The Revolving Door of Life (44 Scotland Street)

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9780349141046: The Revolving Door of Life (44 Scotland Street)

Excitement abounds when the revolving door of life brings fresh faces and hilarious new developments to the residents of 44 Scotland Street.

Things are looking up for seven-year-old Bertie Pollock. The arrival of his spirited grandmother and the absence of his meddlesome mother—who is currently running a book club in a Bedouin harem (don’t ask)—bring unforeseen blessings: no psychotherapy, no Italian lessons, and no yoga classes. Meanwhile, surprises await Scotland Street’s grown-ups. Matthew makes a discovery that could be a major windfall for his family, but also presents a worrisome dilemma. Pat learns a secret about her father’s fiancée that may shake up her family, unless she can convince the perpetually narcissistic Bruce to help her out. And the Duke of Johannesburg finds himself in sudden need of an explanation—and an escape route—when accosted by a determined guest at a soirée. From the cunning schemes of the Association of Scottish Nudists to the myriad expressive possibilities of the word “aye,” Alexander McCall Smith guides us through the risks and rewards of friendship, love, and family with his usual inimitable wit and irresistible charm.

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About the Author:

Alexander McCall Smith is the author of the No. 1 Ladies’ Detective Agency series, the Isabel Dalhousie series, the Portuguese Irregular Verbs series, the 44 Scotland Street series, and the Corduroy Mansions series. He is professor emeritus of medical law at the University of Edinburgh in Scotland and has served with many national and international organizations concerned with bioethics.

Excerpt. © Reprinted by permission. All rights reserved.:

1. Moving Can Be Good For You

Matthew had read somewhere—in one of those hoary lists with which newspapers and magazines fill their columns on quiet days—that moving house was one of the most stressful of life’s experiences—even if not quite as disturbing as being the victim of an armed robbery or being elected president, nemine contradicente, of an unstable South American republic. Matthew faced no such threats, of course, but he nevertheless found the prospect of leaving India Street for the sylvan surroundings of Nine Mile Burn extremely worrying. And it made no difference that Nine Mile Burn was, as the name suggested, only nine miles from the centre of Edinburgh.

“What really worries me,” he confessed to Elspeth, “is the whole business of selling India Street. What if nobody wants to buy this flat? What then?”

He looked at her with unconcealed anxiety: he could imagine what it was like not to be able to sell one’s house. He had recently been at a party at which somebody had whispered pityingly of another guest: “He can’t sell his flat, you know.” He had looked across the room at the poor unfortunate of whom the remark was made and had seen a hodden-doon, depressed figure, visibly bent under the burden of unshiftable equity. That, he decided, was how people who couldn’t sell their house looked—shadowy figures, wraiths, as dejected and without hope as the damned in Dante’s Inferno, haunted by the absence of offers for an unmoveable property. He had shuddered at the thought and reflected on his good fortune at not being in that position himself. Yet here he was deliberately courting it . . .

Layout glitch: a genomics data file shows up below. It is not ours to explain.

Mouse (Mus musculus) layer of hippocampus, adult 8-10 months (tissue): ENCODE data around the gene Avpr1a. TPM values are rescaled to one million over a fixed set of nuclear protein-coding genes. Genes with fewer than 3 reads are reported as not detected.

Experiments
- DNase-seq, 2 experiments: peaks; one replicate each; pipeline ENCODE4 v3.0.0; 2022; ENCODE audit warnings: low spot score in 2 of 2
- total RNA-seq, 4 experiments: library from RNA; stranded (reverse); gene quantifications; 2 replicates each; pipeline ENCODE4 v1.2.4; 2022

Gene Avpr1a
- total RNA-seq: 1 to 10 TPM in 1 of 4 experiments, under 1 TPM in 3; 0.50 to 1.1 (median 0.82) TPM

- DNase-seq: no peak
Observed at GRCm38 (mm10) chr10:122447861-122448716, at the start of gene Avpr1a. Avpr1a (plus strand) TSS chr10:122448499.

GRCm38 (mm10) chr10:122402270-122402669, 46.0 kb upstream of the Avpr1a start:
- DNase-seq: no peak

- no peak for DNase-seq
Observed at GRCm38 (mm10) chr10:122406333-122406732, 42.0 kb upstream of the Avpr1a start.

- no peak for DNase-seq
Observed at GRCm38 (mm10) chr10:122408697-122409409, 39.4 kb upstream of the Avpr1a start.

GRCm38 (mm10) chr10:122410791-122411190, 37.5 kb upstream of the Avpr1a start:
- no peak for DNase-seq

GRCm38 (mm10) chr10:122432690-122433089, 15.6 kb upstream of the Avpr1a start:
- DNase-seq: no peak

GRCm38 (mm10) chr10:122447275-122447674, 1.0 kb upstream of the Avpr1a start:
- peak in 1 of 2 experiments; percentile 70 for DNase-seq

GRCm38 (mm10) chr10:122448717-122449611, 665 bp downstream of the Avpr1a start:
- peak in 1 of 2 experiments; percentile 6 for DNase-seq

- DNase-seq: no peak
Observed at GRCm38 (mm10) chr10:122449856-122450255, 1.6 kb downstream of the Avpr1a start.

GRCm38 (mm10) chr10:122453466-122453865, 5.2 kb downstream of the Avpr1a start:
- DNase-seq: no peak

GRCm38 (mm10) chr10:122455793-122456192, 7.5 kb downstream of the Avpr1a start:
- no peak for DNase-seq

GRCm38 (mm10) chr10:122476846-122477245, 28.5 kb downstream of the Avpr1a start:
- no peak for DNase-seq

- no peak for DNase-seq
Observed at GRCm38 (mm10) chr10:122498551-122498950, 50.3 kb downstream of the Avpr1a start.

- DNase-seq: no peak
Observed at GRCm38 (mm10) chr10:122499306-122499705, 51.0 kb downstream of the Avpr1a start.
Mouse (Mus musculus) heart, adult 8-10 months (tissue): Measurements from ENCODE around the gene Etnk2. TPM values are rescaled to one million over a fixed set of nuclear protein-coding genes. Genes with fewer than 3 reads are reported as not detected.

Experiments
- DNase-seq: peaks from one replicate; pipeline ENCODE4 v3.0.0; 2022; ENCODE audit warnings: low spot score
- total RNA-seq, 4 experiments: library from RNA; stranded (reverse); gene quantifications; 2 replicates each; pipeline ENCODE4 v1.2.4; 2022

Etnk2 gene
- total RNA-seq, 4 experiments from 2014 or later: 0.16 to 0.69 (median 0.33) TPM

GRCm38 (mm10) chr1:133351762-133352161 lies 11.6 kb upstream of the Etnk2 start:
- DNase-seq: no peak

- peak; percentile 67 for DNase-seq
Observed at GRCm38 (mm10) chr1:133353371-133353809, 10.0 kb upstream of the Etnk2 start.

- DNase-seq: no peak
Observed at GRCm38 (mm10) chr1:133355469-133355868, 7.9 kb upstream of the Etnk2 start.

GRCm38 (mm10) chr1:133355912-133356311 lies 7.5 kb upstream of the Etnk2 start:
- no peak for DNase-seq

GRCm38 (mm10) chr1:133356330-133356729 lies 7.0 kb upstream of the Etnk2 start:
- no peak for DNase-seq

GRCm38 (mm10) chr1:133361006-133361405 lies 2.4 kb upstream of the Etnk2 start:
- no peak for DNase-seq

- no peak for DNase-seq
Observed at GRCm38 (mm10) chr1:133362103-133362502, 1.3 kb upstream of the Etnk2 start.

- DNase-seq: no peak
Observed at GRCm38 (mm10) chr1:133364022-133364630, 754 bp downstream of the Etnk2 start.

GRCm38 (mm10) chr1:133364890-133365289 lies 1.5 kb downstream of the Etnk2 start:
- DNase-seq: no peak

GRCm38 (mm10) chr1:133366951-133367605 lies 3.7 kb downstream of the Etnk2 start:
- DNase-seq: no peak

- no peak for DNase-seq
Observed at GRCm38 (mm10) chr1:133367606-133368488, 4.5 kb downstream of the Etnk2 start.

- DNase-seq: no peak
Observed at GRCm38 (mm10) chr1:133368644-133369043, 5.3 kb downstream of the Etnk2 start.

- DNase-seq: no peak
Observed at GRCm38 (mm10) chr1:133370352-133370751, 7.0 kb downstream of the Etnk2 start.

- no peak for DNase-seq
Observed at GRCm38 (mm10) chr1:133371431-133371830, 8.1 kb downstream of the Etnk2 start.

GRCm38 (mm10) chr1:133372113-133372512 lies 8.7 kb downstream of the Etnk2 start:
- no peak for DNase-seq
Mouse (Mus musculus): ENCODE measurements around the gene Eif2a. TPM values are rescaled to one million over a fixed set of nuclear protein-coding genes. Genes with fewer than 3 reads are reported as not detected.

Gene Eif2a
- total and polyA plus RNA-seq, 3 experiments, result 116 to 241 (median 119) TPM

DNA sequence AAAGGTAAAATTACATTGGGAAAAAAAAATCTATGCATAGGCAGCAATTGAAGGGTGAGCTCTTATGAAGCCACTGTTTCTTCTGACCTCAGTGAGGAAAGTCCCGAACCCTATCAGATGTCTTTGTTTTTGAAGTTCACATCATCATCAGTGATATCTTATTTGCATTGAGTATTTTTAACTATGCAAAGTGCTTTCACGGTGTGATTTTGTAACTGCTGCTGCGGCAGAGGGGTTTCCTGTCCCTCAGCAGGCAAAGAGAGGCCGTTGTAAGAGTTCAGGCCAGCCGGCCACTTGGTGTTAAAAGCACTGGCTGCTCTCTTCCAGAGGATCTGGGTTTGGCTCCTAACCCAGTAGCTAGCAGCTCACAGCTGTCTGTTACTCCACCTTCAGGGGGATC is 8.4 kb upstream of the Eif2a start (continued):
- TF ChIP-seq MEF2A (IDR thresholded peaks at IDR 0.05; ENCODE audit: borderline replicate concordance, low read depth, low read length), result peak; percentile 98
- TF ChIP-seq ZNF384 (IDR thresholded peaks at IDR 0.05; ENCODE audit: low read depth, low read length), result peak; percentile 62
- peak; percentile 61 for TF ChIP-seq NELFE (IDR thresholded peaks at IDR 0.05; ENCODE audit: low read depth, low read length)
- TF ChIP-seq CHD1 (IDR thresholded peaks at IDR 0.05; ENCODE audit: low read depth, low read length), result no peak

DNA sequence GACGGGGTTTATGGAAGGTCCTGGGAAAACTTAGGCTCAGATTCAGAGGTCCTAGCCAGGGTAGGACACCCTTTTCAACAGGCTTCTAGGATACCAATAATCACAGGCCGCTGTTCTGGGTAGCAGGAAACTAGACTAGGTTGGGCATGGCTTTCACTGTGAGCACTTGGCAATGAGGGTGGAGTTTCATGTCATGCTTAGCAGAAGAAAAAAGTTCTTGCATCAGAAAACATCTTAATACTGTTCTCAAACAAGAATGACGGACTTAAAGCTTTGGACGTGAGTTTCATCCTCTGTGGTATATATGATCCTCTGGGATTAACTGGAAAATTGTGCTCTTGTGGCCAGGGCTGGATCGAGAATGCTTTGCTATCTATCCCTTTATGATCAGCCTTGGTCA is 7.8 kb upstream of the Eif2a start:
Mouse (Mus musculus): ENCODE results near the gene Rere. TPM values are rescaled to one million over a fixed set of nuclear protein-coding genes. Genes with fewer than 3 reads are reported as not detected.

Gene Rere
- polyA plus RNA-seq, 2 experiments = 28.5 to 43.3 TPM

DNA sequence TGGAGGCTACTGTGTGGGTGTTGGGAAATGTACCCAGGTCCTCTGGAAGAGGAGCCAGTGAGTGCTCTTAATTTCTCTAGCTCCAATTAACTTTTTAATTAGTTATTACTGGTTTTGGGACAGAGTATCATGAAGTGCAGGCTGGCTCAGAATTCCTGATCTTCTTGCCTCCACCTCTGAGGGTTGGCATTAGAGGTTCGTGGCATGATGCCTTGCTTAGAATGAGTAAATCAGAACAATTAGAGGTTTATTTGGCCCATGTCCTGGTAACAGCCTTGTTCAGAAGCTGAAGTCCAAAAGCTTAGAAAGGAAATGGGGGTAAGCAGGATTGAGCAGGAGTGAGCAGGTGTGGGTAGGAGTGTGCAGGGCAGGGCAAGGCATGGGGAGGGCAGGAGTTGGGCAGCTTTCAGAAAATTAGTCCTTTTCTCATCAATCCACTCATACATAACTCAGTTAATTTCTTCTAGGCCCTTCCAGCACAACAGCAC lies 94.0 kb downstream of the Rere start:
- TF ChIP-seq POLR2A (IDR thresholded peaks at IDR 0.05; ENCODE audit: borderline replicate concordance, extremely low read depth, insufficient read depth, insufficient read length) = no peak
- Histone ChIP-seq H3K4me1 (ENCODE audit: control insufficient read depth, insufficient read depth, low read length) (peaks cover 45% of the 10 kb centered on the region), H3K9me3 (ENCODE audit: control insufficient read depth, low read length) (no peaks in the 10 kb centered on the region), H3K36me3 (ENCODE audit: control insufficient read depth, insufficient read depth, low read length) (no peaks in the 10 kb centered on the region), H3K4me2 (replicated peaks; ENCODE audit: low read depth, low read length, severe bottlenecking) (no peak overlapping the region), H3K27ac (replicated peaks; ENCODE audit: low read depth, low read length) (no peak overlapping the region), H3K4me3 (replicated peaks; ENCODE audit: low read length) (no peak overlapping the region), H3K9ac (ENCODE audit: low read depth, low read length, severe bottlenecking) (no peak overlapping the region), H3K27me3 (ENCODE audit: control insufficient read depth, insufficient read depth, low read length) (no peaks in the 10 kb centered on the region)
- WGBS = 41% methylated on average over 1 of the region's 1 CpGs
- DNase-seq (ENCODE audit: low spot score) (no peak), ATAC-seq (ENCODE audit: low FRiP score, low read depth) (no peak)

Elspeth’s attitude was more sanguine. She had been unruffled by their previous moves—from India Street to Moray Place, and then back again to India Street. The prospect of another flit—a Scots word that implies an attempt to evade the clutches of creditors suggests, misleadingly, that moving is an airy, inconsequential thing—did not seem to trouble her, and she had no concerns about the sale of the flat. “But of course somebody will want to buy it,” she reassured him. “Why wouldn’t they? It’s one of the nicest flats in the street. It’s got plenty of room and bags of light. Who wouldn’t want to live in the middle of the Edinburgh New Town?”

Matthew frowned. “The New Town isn’t for everybody,” he said. “Not everybody finds the Georgian aesthetic pleasing.” He paused as he tried to think of a single person he knew of whom this was true. “There are plenty of people these days who are suburban rather than urban. People who like to have . . .” He paused for thought. He knew nobody like this, but they had to exist. “Who like to have garages. Homo suburbiensis. Morningside man, who is a bit like Essex man but just a touch . . .”

“Superior?”

“You said it; I didn’t.”

Elspeth smiled. “You shouldn’t worry so much, Matt, darlingest. And so what if we don’t sell it? We can afford the other place anyway.”

Matthew winced. “If I dip into capital,” he said.

Elspeth shrugged. “But isn’t money for spending? And surely there’s enough there to be dipped into.”

Matthew knew that she was right; at the last valuation, his portfolio of shares in the astute care of the Adam Bank had shot up and he could have bought the new house several times over if necessary. But Matthew had been imbued by his father with exactly that sense of caution that had created the fund in the first place, and the idea of selling shares in any but the direst of emergencies was anathema to him.